The destructive power of anger

by Frank Muller

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It is right and appropriate to stand against sin and injustice for those things that are evil. That is good and true and ulitimately heals.

However, what is destructive is to harbor anger, hold a grudge, defame or gossip about another, to manipulate, to carefully construct questions in order to make another look bad and on and on……

Anger separates us from one another. Anger breaks relationships even if they are still talking. Communication does not mean the relationship is still intact. So often, that dysfunctional communication is simply means of acting out of anger. That lack of mercy, the denial of forgiveness, the callous harm we can cause another because in our righteous anger we feel justified in the justice we exact on someone because of what they did to us.

I get it, we all get it. However, there is a supernatural Truth that should cause all of us to pause. When we do not forgive, we will not be forgiven. When we lash out at another, we will be lashed out against. When we call someone a “fool”, we are condemning ourselves. When we cut others off from our grace, we are cut off the Grace that transcends.

In ancient Israel, the Jewish people would bring sacrifices to the altar in the Temple in order to expatiate their sins. However, this sacrifice was predicated on the fact that the offering became acceptable only after making right what they had done wrong to another if at all possible. The offering itself was a sacramental sign of the sacrifice they were supposed to have made to those whom their relationship with had been damaged or broken.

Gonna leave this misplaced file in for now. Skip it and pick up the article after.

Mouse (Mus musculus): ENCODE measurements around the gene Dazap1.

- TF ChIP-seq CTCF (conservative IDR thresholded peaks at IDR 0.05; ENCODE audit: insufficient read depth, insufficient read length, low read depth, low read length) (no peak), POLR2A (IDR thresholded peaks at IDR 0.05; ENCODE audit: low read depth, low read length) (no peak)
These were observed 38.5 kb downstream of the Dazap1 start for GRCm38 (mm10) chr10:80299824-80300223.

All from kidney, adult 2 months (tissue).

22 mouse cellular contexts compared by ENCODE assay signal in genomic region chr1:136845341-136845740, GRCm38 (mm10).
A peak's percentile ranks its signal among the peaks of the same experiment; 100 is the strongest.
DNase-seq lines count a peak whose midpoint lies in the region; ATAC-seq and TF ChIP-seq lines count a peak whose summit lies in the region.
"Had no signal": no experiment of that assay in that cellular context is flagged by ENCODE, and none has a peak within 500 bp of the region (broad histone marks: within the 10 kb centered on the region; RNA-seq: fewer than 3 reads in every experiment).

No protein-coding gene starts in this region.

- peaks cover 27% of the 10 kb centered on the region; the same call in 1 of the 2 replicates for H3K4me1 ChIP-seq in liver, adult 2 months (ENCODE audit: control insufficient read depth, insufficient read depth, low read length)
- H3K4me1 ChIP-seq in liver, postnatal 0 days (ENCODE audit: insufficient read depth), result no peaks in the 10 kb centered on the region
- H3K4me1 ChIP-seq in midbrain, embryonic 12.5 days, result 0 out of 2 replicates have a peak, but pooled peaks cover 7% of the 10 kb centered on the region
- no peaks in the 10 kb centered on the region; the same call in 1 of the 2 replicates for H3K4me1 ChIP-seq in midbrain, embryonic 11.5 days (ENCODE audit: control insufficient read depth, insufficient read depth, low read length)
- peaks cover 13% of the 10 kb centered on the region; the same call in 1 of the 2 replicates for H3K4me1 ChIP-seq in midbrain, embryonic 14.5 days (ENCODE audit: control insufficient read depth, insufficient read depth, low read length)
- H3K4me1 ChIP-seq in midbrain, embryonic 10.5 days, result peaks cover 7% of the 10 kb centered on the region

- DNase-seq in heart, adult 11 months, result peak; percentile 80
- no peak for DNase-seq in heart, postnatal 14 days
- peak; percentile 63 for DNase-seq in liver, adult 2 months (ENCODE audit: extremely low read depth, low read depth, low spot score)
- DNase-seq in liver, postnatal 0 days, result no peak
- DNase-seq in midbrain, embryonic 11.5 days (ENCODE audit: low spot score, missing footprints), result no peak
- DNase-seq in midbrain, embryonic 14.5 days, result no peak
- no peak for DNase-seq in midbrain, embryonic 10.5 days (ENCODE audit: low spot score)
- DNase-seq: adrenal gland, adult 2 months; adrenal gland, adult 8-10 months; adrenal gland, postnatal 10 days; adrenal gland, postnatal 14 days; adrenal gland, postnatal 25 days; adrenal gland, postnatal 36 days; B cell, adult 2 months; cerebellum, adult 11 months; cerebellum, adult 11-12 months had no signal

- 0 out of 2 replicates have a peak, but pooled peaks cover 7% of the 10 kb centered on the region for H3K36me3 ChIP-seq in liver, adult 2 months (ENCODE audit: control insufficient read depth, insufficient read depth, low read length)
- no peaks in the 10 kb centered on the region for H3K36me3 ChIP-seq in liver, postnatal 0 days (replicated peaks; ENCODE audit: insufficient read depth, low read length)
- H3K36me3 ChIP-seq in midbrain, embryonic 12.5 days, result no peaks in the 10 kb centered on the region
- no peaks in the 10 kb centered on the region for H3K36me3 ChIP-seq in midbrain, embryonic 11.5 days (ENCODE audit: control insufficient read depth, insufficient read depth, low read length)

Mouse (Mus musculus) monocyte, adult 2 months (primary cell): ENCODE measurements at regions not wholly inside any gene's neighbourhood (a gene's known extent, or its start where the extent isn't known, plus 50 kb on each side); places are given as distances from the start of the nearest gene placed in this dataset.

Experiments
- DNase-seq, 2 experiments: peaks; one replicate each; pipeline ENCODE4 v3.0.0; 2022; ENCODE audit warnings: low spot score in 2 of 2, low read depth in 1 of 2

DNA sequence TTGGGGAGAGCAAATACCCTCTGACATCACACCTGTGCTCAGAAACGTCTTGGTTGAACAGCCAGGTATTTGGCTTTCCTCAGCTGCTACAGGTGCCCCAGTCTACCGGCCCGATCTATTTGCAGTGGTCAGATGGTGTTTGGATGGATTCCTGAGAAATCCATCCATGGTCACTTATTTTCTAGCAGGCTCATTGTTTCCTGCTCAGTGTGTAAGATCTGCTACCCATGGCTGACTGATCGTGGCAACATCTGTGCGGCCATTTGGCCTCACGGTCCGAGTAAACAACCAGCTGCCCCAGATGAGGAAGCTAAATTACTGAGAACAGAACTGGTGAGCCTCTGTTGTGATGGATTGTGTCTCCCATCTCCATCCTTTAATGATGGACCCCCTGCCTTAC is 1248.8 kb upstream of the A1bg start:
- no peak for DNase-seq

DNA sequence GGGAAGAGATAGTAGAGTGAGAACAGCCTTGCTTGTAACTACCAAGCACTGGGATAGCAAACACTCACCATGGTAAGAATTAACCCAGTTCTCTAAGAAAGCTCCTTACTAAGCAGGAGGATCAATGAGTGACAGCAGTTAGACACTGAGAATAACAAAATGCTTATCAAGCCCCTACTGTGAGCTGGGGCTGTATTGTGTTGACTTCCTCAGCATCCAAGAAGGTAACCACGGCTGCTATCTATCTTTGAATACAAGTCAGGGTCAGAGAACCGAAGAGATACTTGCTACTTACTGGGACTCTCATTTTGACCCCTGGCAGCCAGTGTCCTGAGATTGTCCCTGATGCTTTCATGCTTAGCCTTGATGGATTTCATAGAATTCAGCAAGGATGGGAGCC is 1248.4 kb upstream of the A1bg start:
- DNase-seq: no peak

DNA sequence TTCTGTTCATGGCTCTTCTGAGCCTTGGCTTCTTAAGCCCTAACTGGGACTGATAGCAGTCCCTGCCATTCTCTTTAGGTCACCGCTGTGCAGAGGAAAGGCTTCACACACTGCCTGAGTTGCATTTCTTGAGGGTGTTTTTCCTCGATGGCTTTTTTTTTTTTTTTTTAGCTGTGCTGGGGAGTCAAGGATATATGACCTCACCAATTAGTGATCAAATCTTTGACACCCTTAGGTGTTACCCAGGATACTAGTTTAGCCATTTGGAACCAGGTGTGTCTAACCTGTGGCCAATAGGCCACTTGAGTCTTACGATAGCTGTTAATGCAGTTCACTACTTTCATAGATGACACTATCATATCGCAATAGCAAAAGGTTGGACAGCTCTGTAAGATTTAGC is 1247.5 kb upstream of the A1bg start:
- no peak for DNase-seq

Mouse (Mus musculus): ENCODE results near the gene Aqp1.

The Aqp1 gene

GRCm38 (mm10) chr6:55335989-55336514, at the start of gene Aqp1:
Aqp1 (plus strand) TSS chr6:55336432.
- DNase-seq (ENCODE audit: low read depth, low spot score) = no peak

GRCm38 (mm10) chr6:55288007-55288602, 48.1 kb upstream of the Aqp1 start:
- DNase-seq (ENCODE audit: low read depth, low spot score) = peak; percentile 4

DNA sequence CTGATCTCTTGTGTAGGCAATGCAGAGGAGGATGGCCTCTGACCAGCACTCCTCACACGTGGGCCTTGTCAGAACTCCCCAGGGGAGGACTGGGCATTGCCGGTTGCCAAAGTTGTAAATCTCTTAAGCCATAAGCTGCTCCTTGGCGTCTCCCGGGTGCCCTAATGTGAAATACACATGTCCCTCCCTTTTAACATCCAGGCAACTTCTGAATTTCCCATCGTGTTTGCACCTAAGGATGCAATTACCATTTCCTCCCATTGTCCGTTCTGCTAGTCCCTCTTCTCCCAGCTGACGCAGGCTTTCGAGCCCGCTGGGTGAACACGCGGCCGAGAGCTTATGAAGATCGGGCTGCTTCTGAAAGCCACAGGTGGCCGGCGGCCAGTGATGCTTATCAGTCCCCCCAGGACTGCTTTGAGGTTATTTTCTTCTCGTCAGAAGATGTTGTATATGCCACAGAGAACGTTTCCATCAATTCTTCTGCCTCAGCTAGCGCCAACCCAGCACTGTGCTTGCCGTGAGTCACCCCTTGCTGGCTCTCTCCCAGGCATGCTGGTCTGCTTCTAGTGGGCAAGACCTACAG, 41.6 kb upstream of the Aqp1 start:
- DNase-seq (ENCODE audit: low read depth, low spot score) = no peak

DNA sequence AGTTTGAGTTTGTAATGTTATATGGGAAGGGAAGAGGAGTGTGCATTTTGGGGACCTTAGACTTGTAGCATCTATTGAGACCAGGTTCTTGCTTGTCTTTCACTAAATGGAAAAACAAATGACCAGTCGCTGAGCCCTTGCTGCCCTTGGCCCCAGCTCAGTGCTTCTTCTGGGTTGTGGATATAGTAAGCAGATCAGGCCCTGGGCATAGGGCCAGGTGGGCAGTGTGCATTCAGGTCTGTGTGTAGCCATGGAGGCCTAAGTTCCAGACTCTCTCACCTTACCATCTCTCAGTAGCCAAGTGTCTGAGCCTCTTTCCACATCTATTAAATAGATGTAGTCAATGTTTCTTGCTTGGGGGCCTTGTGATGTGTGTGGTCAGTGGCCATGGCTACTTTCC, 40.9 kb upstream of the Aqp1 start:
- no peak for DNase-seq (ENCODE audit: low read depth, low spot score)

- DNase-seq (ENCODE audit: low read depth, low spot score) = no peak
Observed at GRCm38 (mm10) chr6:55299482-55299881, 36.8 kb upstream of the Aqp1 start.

When we get so angry that we can begin to wreck a relationship we are on the path to personal destruction. Yesterday, a man convicted in his righteous anger towards the Uvalde tragedy and the leaked Dobbs opinion from the Supreme Court believed it was a good idea to murder a Supreme Court Justice.

That same kind of anger drove the shooter in Uvalde. However, this anger is pervasive in so many of us. Perhaps the material consequence does not rise to murder, but the spiritual and moral consequence is the same. We judge and condemn others, yet we plead for mercy and forgiveness for ourselves if called to account.

This is akin to taking a slaughtered animal to the altar yet harboring hate, resentment, grudges and other evil against another and thinking the sacrifice will be acceptable. It will not, in fact it brings the same condemnation upon the person making that very sacrifice. It is the repentance to make right what can be made right and to seek peace with all that have been harmed by our conduct that makes the sacrifice of the animal acceptable.

Justice is demanded on two fronts. One it is owed to those we have acted in anger and judgement of, and it is owed to the Creator that demands justice for all things. The Creator though cares first about Hin creation and that it is rightly ordered in peace and mercy and then will accept the sacrifice to atone for that supernatural sin against the Creator.

On and on, in the news and in every form of media is that constant attack and counterattack of this evil dance of judging and condemning others and then either overtly hurting the other or denying them what they want even if the object is a good. Watch our politicians on both sides of the aisle deny the other party a policy “win” even if they agree it is a good because they desire retribution and that no credit should accrue to the other party.